A FRIEND, whom the fates have decreed should be his son's year head, told a cautionary tale of a recent year assembly. He was holding forth on important matters, as was his wont. Words such as "vision", "ambition" and "responsibility" could be heard.
Those who have been in this position will have undergone "out of body" experiences in such situations. This is true for the pupils, whose minds are frequently elsewhere, but also for the teacher, who finds himself watching the assembly as if from afar, speaking the words, but able to direct his mind elsewhere.
In such a state, my friend (OK, it was me) heard his son whisper to his mate beside him: "I'm sorry - he's not as pompous as this at home".
It was some reality check and, as a result, the remainder of the assembly owed a lot more to the Ronseal advert than it did to Martin Luther King.
At the year's end, it was a timely reminder that we sometimes take ourselves too seriously and that humour, as Reader's Digest so famously puts it, is the best medicine.
Of course, education is no laughing matter, but sometimes, when the provision is at its most crucial and challenging, humour bursts its way through to the surface, and we shouldn't downplay these elements of farce which can act as a valuable release of pressure.
So it was, when our outdoor education teacher reported back on the overnighter which our creative arts pupils had enjoyed in a Highland bothy recently.
Our creative arts project works with identified pupils with particular needs as part of our approach to inclusion. Basically, it uses areas such as art, music, photography and outdoor education to build self-esteem and develop skills such as working with others and problem-solving.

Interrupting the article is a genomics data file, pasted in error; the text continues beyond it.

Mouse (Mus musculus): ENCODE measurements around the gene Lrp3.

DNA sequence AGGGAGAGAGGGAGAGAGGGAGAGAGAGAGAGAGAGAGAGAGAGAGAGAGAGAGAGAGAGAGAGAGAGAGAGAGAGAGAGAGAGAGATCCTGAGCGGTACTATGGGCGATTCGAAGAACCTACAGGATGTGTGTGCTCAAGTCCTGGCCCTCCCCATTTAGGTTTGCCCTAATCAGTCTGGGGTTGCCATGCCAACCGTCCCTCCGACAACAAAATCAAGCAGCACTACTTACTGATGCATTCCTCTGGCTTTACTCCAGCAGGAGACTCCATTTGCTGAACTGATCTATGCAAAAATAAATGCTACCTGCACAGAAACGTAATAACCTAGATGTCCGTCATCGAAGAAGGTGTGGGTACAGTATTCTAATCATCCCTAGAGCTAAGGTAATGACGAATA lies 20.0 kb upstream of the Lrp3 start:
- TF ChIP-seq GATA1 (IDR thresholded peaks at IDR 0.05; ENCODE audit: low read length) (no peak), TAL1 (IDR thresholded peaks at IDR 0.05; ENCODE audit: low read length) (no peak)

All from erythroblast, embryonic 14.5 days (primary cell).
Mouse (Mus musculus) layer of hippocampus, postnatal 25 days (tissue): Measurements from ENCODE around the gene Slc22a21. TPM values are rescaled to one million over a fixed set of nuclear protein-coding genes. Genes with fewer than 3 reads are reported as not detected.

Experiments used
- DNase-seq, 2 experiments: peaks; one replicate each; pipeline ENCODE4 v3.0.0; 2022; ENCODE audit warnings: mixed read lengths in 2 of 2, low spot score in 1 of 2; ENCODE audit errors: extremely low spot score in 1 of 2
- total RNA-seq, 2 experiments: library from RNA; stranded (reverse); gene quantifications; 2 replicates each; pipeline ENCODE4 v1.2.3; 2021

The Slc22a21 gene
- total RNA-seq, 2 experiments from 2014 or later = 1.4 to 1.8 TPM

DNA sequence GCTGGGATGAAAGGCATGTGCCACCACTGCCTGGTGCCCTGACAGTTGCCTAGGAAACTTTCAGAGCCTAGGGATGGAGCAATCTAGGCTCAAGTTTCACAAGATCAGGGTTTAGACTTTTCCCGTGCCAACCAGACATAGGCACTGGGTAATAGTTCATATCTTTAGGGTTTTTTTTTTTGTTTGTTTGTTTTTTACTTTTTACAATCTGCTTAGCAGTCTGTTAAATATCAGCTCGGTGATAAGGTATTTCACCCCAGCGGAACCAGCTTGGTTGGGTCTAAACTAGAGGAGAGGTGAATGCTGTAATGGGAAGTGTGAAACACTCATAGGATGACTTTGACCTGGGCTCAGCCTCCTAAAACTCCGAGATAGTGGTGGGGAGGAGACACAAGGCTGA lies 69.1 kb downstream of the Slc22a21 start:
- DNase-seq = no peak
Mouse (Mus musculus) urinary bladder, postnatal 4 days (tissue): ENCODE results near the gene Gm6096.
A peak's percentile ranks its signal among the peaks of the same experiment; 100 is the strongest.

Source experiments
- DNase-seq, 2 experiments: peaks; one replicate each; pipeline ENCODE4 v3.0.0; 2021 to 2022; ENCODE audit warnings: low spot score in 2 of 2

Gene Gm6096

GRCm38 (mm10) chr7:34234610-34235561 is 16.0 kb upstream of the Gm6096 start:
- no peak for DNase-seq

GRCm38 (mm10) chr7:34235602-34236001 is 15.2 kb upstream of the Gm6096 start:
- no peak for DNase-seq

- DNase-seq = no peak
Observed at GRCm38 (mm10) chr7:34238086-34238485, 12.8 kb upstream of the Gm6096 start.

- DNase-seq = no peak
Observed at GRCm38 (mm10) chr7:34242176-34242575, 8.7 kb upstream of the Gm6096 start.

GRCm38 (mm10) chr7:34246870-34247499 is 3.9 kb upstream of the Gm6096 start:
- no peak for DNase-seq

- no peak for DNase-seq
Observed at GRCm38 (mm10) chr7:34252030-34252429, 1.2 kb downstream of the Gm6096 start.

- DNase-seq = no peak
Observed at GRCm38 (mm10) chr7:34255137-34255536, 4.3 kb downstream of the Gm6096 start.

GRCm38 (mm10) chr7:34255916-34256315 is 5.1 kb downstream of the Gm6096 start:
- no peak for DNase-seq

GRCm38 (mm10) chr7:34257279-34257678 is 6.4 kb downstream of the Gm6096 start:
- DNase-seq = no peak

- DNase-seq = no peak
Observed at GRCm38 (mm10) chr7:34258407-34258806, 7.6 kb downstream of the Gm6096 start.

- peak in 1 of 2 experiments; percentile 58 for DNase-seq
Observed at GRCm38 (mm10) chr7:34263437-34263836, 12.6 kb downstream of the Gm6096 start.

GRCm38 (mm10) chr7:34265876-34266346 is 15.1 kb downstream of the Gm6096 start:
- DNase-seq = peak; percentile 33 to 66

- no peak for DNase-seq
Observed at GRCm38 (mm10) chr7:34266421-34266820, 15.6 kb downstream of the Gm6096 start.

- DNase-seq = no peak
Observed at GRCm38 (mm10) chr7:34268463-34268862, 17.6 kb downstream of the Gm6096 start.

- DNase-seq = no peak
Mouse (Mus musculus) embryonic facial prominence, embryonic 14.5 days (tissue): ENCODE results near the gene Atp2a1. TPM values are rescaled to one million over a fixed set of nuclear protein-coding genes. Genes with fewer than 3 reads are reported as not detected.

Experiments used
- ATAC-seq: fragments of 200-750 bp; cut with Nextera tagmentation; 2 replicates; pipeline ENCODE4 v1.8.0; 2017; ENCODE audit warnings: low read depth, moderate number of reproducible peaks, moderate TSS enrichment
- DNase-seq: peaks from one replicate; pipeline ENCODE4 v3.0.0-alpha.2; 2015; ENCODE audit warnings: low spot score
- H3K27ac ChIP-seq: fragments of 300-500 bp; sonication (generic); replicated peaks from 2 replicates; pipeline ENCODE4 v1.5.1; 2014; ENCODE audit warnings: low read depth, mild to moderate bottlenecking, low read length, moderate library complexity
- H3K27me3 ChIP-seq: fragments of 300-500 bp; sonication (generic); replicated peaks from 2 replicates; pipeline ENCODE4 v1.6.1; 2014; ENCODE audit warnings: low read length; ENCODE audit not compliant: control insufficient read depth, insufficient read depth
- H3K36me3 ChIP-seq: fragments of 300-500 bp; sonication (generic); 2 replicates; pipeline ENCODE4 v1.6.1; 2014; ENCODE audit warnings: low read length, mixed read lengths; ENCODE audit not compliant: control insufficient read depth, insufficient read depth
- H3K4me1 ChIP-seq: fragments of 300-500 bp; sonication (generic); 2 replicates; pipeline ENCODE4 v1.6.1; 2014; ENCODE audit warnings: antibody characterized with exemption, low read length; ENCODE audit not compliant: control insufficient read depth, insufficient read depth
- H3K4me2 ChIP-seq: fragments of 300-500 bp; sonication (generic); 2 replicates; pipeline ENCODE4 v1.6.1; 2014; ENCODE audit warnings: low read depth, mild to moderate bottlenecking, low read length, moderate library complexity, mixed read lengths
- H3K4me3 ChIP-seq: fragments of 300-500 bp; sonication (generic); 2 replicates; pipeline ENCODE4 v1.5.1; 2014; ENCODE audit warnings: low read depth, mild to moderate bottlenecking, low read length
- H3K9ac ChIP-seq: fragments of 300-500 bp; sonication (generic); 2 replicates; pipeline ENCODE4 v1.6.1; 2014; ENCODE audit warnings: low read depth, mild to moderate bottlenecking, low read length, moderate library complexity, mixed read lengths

Membership and specific needs of the project change from year to year, but this year's group members have worked so well and so supportively of each other that an overnight residential was a logical completion to their third-year course.
At the end of an arduous climb, one member of the group relaxed to take in the view. Unfortunately, the fence he nonchalantly leaned against was mildly electrified. He jumped like a startled deer as his hair stood straight up on end.
One of his pals, seeing this cartoon reaction, laughed so hard he had to be carried across the stream and on to the next part of the walk.
As the teacher recalled, the sound of these pupils laughing uproariously and uncontrollably, especially considering the obstacles they had overcome in coping with mainstream education, was the best possible learning outcome.
Let's hope for more children laughing in the year ahead.